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Re: Caudipteryx suffered from osteoarthritis
Ha. True to form, Martin uses outdated dinosaur references. Why
Hwang et al. (2002), and not something more recent that used more
oviraptorosaurs and birds like Senter (2007)?
Because, like all BANDits, he has no *ucking idea that those more recent
papers even exist. He has never tried to find out whether they exist,
because he doesn't care about the nonavian dinosaur literature, not
being interested in nonavian dinosaurs and all. I don't follow the
muscicapid literature either.
This lack of information is what allows a BANDit to be a BANDit without
having to lie to himself*. Maintaining this lack of information,
however, is intellectual dishonesty -- willful ignorance. There's a
_reason_ why I don't pontificate about muscicapid intra- or
* Was about to write "themself", but are there any women in the BAND
other than the first author of the 1997 Science blurb on sea snake collagen?
And sprawling Microraptor with a geocentric tarsal joint?!
Geocentric? What do you mean?
Finally, maybe I'm just biased, but if I had a huge sample of
Caudipteryx, I would use it to solve the problem of whether C. dongi
is valid and how/why the Zhou et al. (2000) specimens seem to differ
cranially from the paratype.
Now that we know those specimens exist, I hope someone will get around
to doing that work...
> Here are a few passages from the Discussion section of the
> Our study shows that Early Cretaceous birds from the Liaoning fauna
> in China (with the exception of Caudipteryx) seldom manifest
> osteoarthritis (Table 1). The rarity of osteoarthritis in Early
> Cretaceous birds mirrors that in Cretaceous dinosaurs. The
> frequency in the oviraptosaur Caudipteryx is signiﬁcantly greater.
> In modern birds, osteoarthritis shows a species speciﬁc variability
> in prevalence (Rothschild and Panza, 2005, 2006). There is also an
> inverse relationship to body mass in recent birds (Rothschild and
> Panza, 2008). In contrast, the Mesozoic sample shows a positive
> correlation with body size (Table 1) with the highest incident in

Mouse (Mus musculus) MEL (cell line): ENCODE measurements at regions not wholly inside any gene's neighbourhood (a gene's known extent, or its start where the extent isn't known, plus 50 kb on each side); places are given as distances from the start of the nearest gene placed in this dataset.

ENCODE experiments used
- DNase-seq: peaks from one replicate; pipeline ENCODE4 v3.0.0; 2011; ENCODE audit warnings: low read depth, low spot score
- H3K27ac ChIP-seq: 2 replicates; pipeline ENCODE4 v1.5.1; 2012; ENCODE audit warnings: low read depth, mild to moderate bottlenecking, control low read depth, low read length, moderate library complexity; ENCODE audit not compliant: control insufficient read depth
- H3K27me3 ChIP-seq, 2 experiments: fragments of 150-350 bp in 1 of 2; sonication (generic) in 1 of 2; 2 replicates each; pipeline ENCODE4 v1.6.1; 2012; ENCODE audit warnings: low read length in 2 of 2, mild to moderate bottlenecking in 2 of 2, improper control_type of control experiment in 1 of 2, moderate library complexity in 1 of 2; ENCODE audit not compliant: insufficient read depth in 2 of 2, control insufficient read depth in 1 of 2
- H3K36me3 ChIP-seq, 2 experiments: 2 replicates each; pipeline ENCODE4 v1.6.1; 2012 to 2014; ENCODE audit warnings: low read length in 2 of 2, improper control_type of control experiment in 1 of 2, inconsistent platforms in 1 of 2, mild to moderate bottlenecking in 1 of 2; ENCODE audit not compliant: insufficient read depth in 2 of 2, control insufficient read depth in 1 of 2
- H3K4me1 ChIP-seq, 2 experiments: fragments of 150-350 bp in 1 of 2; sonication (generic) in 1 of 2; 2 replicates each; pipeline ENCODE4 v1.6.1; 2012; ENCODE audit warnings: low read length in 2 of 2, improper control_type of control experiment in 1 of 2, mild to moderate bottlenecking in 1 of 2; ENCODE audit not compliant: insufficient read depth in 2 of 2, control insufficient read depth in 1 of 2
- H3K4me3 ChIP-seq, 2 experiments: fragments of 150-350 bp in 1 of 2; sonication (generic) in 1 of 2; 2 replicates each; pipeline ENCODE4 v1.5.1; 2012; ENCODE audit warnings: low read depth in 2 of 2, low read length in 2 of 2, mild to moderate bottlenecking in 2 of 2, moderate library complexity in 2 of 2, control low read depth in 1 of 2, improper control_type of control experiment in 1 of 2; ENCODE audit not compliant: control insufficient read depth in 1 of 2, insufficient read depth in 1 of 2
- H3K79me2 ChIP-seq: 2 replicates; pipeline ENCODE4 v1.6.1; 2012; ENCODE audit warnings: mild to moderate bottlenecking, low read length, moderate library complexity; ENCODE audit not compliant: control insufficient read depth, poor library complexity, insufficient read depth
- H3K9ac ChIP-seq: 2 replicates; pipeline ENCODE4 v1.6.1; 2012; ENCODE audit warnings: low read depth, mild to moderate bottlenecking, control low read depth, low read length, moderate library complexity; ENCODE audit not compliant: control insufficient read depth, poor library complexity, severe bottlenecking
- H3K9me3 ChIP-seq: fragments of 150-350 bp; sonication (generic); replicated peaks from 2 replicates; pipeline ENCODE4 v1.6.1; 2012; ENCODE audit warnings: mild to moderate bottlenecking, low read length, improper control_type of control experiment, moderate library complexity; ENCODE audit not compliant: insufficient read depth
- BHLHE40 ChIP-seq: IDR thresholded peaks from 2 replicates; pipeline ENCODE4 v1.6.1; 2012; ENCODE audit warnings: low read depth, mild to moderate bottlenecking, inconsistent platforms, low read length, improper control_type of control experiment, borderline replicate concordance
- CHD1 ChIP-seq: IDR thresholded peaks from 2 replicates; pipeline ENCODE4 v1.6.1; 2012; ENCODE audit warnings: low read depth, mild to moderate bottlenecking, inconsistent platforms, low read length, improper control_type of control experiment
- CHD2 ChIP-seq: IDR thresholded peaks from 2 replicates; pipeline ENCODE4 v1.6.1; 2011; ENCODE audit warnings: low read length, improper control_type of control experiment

> the comparatively large Caudipteryx. Caudipteryx is classiﬁed as an
> oviraptorsaur (Lü et al., 2002), but were oviraptorsaurs feathered
> dinosaurs or birds (Dyke and Norell, 2005; Hwang et al., 2002)?
"Oviraptosaurs" once, "oviraptorsaurs" twice. Boo. Display of utter
carelessness on the parts of authors and reviewers alike.
> The next largest form, Microraptor, with its feathered feet, is
> unlikely to have been a ground bird (Alexander et al., 2010). It is
> not surprising that it avoided osteoarthritis (less than 1%).
> Landing on tree trunks apparently did not overstress its ankle
> joint, and an inherent sprawling posture distributed the stresses,
> in spite of the geocentric nature of the ankle. A geocentric joint
> rotates as well as ﬂexes and extends and is subject to greater
> stresses than a hinge joint.
They can look at a hinge and declare it not a hinge? Wow.
A sprawling posture, impossible as it would be without *ucking taking
the femoral heads completely out of the hip joints, wouldn't "distribute
the stresses" much. It would focus them on the pubis. Ouch.
> Why then isn’t Caudipteryx as well protected from osteoarthritis as
> are the modern ratites that it resembles? Its reduced wing
> parallels that seen in ﬂightless birds and suggests that
> Caudipteryx also had a ﬂighted ancestor, at least as capable as the
> gliding dromaeosaur Microraptor (Alexander et al., 2010). This
> means that the adaptation for terrestrial locomotion seen in
> Caudipteryx developed de novo in that genus and may not have been
> perfected to a point that prevented development of osteoarthritis.
> We have not yet had an opportunit rs including forms that are more
> cursorially adapted, but such a study might help illuminate the
> reasons for osteoarthritis in these animals.
They probably think that's an argument for considering it a bird, LOL.